Seven wild facts from Don Shula's Super Bowl XIX loss to 49ers in 1985

Dalton Johnson
NBC Sports BayArea

The football world was at a loss Monday morning with the death of legendary Miami Dolphins coach Don Shula. 

Shula, who was 90 years old when he peacefully died at his home, is the all-time wins leader in NFL history at 347 victories. He led the 1972 to the only undefeated season in NFL history and was a two-time Super Bowl winner. 

But on Jan. 20, 1985, Shula fell to Bill Walsh's 49ers, 38-16, in Super Bowl XIX. It was a clash of legendary coaches, as well as two of the greatest quarterbacks of all time in Joe Montana and Dan Marino. In the end, Montana was brilliant and San Francisco's defense was too much for the young Marino. 

Here are seven facts from a game that has gone down in the Bay Area record books. 

Montana sets Super Bowl records

In his second Super Bowl appearance, Montana simply was spectacular on his way to winning the game's MVP. Montana only had nine incompletions and a 127.2 passer rating as he picked apart the Dolphins. He also placed his name in the record books. 

Montana's 331 passing yards were a Super Bowl record at the time. Four years later, he tossed 357 passing yards in a 20-16 Super Bowl XXIII win over the Cincinnati Bengals. Tom Brady currently has the record at 505 in Super Bowl LII.

The Hall of Famer did it with his legs, too. Montana rushed for only 115 yards in the regular season and then 85 in the 49ers' first two playoff wins. But Walsh wanted more. 

Montana set a Super Bowl record for a QB by gaining 59 yards on the ground only five carries. He certainly wasn't known for his speed, but it play dividends against the Dolphins. 

That record was then broken by Steve McNair of the Tennessee Titans when he ran for 64 yards in Super Bowl XXXIV.

Marino's first and last Super Bowl

Shula's championship Dolphins were known for their run attack and strong defense with Bob Griese needing only seven passing attempts to beat the Minnesota Vikings in Super Bowl VIII. With Marino, though, it was a whole different story. 

The strong-armed star QB took the NFL by storm in 1984. In just his second NFL season, the 23-year-old threw for 5,084 yards and 48 touchdowns while being named MVP. Marino was an eventual Hall of Famer but never matched that magical season. He also never made it back to the Super Bowl. 

Marino was sacked 13 times in the Dolphins' previous 18 games, according to Bob McGinn's "The Ultimate Super Bowl Book," but the 49ers got to him four times. He had a 90.6 and 135.4 QB rating in Miami's first two playoff games respectively. The 49ers held him to 66.9. 

Marino threw the ball 50 times in the loss. He completed 29 passes for 318 yards and one touchdown, and threw two interceptions.

Loss gives Shula unwanted record

Shula forever will be remembered as an all-time great coach. The 49ers, however, handed him a record he wishes he didn't have.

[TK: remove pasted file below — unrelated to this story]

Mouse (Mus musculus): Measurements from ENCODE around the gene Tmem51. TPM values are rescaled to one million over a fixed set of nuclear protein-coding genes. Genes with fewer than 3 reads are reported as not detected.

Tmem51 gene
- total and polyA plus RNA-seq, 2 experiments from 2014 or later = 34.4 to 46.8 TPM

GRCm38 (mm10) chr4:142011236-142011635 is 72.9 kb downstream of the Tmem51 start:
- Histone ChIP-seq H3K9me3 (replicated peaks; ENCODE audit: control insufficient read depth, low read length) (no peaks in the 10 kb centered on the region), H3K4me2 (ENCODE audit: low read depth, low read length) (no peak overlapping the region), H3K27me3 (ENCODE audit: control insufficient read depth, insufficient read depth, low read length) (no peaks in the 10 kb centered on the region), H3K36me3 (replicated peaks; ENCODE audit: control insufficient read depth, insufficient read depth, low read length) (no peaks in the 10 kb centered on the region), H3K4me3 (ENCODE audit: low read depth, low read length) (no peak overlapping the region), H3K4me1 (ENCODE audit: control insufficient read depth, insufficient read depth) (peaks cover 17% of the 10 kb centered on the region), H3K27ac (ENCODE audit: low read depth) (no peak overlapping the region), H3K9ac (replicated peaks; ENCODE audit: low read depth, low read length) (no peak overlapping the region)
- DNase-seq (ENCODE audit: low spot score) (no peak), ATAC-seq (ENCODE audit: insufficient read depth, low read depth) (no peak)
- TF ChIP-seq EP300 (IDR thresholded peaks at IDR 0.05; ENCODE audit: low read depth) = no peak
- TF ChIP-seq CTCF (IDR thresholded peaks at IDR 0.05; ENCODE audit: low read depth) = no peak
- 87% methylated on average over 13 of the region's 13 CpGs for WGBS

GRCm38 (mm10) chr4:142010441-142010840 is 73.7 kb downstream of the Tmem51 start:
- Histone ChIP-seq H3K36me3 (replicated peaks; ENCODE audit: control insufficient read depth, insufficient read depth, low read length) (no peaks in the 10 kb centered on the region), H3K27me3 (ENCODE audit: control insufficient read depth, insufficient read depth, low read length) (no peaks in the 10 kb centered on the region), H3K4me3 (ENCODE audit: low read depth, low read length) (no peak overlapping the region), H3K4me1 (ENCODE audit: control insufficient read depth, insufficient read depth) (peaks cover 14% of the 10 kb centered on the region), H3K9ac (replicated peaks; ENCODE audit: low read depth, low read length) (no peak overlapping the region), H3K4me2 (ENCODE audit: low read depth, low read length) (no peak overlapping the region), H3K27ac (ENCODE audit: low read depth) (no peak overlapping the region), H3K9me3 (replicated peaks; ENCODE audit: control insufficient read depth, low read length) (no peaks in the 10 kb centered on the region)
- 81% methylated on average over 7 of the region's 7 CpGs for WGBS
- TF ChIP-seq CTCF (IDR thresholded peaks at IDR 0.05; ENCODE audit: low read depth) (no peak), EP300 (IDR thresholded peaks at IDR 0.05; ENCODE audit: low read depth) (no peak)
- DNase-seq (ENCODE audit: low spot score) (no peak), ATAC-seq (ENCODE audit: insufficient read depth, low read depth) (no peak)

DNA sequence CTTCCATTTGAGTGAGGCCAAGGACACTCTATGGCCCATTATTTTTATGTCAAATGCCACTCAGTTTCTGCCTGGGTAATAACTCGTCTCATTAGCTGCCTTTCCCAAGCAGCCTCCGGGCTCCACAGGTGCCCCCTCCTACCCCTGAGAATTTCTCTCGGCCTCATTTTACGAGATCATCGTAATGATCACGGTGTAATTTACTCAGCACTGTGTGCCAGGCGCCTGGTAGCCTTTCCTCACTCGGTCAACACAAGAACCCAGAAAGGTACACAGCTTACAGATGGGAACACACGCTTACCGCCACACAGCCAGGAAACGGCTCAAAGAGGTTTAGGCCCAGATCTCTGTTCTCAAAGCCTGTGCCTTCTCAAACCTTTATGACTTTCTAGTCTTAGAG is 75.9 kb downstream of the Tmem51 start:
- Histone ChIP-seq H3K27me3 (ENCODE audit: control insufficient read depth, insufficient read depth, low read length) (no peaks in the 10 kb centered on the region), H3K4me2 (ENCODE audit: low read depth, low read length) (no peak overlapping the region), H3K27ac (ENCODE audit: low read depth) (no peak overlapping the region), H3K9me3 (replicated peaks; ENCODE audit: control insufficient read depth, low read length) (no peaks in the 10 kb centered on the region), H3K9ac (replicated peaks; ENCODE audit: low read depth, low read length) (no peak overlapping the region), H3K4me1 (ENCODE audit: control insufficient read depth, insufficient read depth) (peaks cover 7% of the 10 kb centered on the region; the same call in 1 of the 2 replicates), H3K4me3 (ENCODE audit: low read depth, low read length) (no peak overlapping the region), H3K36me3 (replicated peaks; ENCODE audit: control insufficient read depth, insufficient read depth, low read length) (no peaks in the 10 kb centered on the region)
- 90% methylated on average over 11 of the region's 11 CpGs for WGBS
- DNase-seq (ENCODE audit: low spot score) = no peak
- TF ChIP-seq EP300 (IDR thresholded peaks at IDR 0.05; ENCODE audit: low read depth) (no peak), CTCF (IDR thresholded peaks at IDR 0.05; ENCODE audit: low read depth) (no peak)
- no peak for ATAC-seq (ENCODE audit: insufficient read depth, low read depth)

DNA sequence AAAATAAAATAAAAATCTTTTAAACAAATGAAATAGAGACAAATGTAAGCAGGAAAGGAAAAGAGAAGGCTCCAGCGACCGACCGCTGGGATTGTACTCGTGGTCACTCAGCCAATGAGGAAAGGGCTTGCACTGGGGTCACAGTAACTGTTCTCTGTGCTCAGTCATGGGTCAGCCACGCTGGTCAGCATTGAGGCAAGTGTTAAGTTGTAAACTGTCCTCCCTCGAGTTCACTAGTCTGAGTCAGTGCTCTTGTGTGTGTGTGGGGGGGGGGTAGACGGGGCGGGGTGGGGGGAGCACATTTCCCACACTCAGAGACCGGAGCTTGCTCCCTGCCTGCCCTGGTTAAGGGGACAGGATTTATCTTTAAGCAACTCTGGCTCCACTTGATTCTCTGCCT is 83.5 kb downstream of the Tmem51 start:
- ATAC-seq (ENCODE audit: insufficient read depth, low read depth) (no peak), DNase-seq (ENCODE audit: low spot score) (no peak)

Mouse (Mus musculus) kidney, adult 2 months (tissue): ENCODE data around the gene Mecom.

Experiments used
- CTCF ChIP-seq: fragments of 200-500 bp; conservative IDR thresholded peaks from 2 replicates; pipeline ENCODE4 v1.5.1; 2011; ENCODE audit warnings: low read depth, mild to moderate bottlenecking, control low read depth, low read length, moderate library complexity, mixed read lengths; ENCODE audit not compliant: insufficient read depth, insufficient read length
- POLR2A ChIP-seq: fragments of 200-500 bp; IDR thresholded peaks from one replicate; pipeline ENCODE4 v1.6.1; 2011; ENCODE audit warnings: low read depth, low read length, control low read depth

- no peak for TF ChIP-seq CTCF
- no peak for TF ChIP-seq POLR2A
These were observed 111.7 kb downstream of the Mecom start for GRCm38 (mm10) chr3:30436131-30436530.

While Shula won two Super Bowl championships, he also fell four times in the Big Game. The loss to Walsh was the final time he led the Dolphins to the NFL's ultimate game.

Shula and Marino were supposed to rule the NFL, but the dominant run by Montana and the 49ers as the team of 1980s foiled that dream.

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Betting line

The 49ers went 15-1 in the regular season and beat the Chicago Bears, 23-0, in the conference championship. But they were just 3-point favorites, according to McGinn, in the Super Bowl. 

The Dolphins, who went 14-2 in the regular season, averaged 38 points per game in their first two playoff wins behind Marino's seven touchdown passes. Walsh and Montana were different monsters, though. 

Betting on the 49ers clearly was the right way to go.

49ers start off slow

Though the 49ers wound up winning the game by 22 points, it didn't start off so pretty for them. The Dolphins actually held an early lead. 

A 37-yeard field goal from Uwe von Scahmann gave Miami a 3-0 lead with 8:02 left in the first quarter. Marino started to catch fire towards the end of the first quarter, and a 2-yard touchdown pass gave the Dolphins a 10-7 lead they held onto after the first quarter. 

And then it was all San Francisco. The 49ers outscored the Dolphins 21-6 in the second quarter and held them scoreless in the second half.

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Super Bowl comes to the Bay Area

The 49ers hosted the big game when Super Bowl 50 between the Denver Broncos and Carolina Panthers was played at Levi's Stadium in Santa Clara. The game never was played at Candlestick Park, but 2016 wasn't the first time it came to the Bay Area.

San Francisco's win over Miami actually was quite the home-field advantage. The game was played at Stanford Stadium in Palo Alto. It was a foggy 53-degree day, which obviously was much different than Miami, and 84,059 people packed the stadium. 

Walsh also was familiar with the stadium. He coached two seasons at Stanford before his tenure with the 49ers, going 17-7 and 2-0 in bowl games.

The rich get richer

As if two championships in four years wasn't enough. Three months after beating the Dolphins, the 49ers traded three draft picks to the New England Patriots to move from No. 28 to No. 16 -- and they received a third-round pick -- in order to select Jerry Rice out of Mississippi Valley State in the first round of the 1985 NFL Draft. 

The rest is history. 

Rice won his first Super Bowl in his fourth season, and took home two more rings with the 49ers. Not to mention, he hands down is the greatest receiver of all time. 

And it all started with Walsh unsatisfied with his receivers in that 1984 season.

Seven wild facts from Don Shula's Super Bowl XIX loss to 49ers in 1985 originally appeared on NBC Sports Bay Area

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